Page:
Odin The Hanged Man from Norse/Germanic Pantheon of Gods

Odin from the Norse Pantheon was their sovereign god. Odin’s mount was a fast eight-legged white horse known as Sleipnir. In addition, Odin also had two ravens known as Hugin and Muninor which means Thought and Memory. One day while Odin was riding Sleipnir, he reached the world ash tree known as Yggdrasil.  In Norse Cosmology there are nine worlds. They are connected together by the world tree called Yggdrasil, which is supposed to be a gigantic Ash tree.

On his way to the Ygdrassil, Odin saw the three Norns or goddesses named Urd, Skuld and Verdandi, who wove the fates of men and gods. The Norns like the Greek goddesses of Fate, known as the Moira, represent the “Wyrd” or Fates. They are Urd, Skuld and Verdandi, and represent the past, present and future. Like the Moira, they are not controlled by any gods, and in fact, are older than the Aesir or the ancient pantheon of Norse Gods. They have their residence at the second root of the Yggdrasil. Theirs is the task of nurturing and caring for the World Tree, which they do by keeping it well irrigated with water from the spring called Urdsbrunner. The Nornes are known to be adept and practiced Rune users, and are the ones who guided Odin in his quest for wisdom. The Norns divulged a few secrets to Odin and thus had his attention piqued, who requested them to teach him more about the world. Thus the Norns asked him to seek Mimer and his fountain of wisdom.

Mimer was a giant who differed from his race and was in league with the gods. As a guardian of the Well of wisdom from which all the gods aspired to drink, Mimer was synonymous with wisdom in the ancient world of the Norsemen. No god disputed his right over the fountain or violated his territory. When Mimer was killed protecting the interests of the gods, Odin had his head embalmed, so that he could consult him before the final battle or Ragnarok between good and evil. Therefore, his wisdom will be of vital importance long after his death. The well of Mimer was close to the sacred Norse world tree Yggdrasil. It is of importance as it carries within itself the record and intelligence of antiquity, recording even the birth of the Aesir or the gods of Odin’s generation, who fought the Vanir gods and were ultimately united into a single tribe. In German Mimer means the one who articulates with knowledge. In Latin and in Saxon Mimer means “memory”.

The Hanged Man. Rider Waite Tarot.

Odin then rode to meet Mimer and requested him to allow him a drink from his fountain. Mimer demanded that Odin could drink from the fountain in exchange for his left eye. Odin gladly agreed and tore out his eye in exchange for a drink. He thus brought poetry to men. The concept of physical discomfort and sacrificing the self for the greater good was very noble in Norse society.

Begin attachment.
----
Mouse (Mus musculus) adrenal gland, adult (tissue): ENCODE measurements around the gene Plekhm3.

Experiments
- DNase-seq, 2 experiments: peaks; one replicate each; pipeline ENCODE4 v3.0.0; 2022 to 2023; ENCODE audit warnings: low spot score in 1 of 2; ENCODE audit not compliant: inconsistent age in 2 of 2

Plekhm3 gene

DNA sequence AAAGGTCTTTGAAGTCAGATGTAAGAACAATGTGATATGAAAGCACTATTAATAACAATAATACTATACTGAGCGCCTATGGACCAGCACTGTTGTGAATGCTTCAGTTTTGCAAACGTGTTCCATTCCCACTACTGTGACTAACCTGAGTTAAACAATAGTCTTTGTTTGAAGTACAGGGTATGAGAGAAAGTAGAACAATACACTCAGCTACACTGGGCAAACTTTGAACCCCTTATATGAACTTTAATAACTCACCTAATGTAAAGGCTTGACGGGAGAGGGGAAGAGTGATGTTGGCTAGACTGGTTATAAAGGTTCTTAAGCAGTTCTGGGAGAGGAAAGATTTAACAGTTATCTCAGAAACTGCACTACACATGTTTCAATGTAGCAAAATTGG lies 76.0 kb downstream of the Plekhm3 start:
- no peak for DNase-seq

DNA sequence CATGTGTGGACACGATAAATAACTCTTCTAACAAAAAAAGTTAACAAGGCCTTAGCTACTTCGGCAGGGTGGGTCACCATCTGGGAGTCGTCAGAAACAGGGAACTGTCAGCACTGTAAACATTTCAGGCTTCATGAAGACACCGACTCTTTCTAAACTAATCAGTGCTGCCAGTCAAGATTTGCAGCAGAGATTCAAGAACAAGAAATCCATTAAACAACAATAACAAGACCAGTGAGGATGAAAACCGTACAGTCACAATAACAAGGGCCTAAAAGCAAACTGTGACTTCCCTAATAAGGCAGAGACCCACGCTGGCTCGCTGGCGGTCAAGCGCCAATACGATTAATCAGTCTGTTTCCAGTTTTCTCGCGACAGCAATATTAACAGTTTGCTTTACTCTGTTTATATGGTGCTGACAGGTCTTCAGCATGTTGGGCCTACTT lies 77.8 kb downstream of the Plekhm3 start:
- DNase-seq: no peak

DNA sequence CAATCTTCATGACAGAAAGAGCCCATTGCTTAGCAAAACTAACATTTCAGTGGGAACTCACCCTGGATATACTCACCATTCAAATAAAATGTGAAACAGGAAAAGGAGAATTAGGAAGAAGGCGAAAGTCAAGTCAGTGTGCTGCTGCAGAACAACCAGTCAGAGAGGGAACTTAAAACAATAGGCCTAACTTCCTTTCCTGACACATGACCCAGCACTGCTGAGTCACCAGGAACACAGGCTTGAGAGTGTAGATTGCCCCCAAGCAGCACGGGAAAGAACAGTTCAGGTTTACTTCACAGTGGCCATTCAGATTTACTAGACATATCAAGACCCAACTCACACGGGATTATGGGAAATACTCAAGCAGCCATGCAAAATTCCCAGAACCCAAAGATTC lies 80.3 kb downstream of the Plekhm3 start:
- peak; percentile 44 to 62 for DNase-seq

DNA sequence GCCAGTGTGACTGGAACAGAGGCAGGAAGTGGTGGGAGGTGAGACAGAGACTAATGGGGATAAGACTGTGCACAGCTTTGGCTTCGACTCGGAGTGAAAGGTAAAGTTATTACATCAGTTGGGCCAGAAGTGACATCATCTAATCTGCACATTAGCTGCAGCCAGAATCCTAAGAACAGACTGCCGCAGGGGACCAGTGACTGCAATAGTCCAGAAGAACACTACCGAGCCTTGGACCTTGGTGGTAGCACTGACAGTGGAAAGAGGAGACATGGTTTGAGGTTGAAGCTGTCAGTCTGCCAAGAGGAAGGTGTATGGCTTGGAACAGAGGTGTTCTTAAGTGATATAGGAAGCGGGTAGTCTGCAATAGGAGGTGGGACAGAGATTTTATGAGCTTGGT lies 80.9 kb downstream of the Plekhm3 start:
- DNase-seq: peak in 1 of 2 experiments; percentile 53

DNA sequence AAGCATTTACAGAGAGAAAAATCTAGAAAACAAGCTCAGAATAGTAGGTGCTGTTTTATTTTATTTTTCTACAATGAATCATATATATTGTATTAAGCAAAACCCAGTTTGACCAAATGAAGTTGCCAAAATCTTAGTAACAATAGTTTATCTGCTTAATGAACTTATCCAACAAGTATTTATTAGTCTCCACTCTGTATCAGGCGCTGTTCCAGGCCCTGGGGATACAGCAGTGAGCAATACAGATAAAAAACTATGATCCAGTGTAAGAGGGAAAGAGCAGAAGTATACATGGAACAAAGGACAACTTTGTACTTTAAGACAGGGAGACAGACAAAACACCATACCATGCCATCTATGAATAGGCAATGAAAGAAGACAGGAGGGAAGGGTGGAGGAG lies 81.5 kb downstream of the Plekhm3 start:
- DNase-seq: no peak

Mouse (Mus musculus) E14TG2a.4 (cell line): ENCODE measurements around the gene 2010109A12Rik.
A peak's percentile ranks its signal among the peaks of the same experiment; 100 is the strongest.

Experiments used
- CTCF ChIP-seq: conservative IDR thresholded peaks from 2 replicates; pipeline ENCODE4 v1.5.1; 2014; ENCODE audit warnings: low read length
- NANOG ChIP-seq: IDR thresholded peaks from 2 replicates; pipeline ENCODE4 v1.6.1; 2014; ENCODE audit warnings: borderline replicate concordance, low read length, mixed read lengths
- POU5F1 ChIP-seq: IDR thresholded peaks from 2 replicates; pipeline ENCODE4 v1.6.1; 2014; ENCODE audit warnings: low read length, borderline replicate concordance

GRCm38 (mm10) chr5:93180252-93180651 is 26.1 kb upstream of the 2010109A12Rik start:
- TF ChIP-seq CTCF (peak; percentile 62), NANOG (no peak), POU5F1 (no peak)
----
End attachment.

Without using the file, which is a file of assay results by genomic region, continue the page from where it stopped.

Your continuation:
On his return from Mimer, Odin came across and got entangled on the World tree or Yggdrasil. Odin sought all kinds of wisdom and for each of these initiations, he was demanded to make sacrifices of himself. He was adept at female mysteries and “women’s magic”, and to learn these from Frejya, he had to “emasculate” himself. Women are initiated as they bleed every month so that they may be the receptacles of new life. Therefore, to be initiated into the concealments and mysteries of the Runes, Odin had to hang upside down and through a self-inflicted wound, bleed from his side as women do during their menses, so that he may have the “enlightenment of their female half” and thereby complete himself, and thus attain the knowledge of the Runes. His faithful steed and his ravens waited for him, but he could not free himself and hung upside down for a total of nine days and nights. During this duration, he ate nothing and drank nothing, till the knowledge of the Runes came to him and he managed to free himself. His quest for the runes is recorded in the poem Hamaval, in the following lines:

I hung on that windy Tree nine whole days and nights,  stabbed with a spear, offered to Odin, myself to mine own self given,   high on that Tree of which none hath heard  from what roots it rises to heaven. (Stanza 137)

None refreshed me ever with food or drink,    I peered right down in the deep;  crying aloud, I lifted the Runes  then back I fell from thence. (Stanza 138)